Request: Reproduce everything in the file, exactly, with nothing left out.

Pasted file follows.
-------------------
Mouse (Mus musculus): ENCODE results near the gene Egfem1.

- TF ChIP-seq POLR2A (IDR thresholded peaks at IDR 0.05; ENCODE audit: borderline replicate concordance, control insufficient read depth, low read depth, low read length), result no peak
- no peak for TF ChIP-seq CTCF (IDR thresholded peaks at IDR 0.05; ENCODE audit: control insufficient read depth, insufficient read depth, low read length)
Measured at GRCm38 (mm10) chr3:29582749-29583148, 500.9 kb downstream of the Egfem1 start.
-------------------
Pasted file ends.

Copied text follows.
Mouse (Mus musculus): ENCODE results near the gene Egfem1.

- TF ChIP-seq POLR2A (IDR thresholded peaks at IDR 0.05; ENCODE audit: borderline replicate concordance, control insufficient read depth, low read depth, low read length), result no peak
- no peak for TF ChIP-seq CTCF (IDR thresholded peaks at IDR 0.05; ENCODE audit: control insufficient read depth, insufficient read depth, low read length)
Measured at GRCm38 (mm10) chr3:29582749-29583148, 500.9 kb downstream of the Egfem1 start.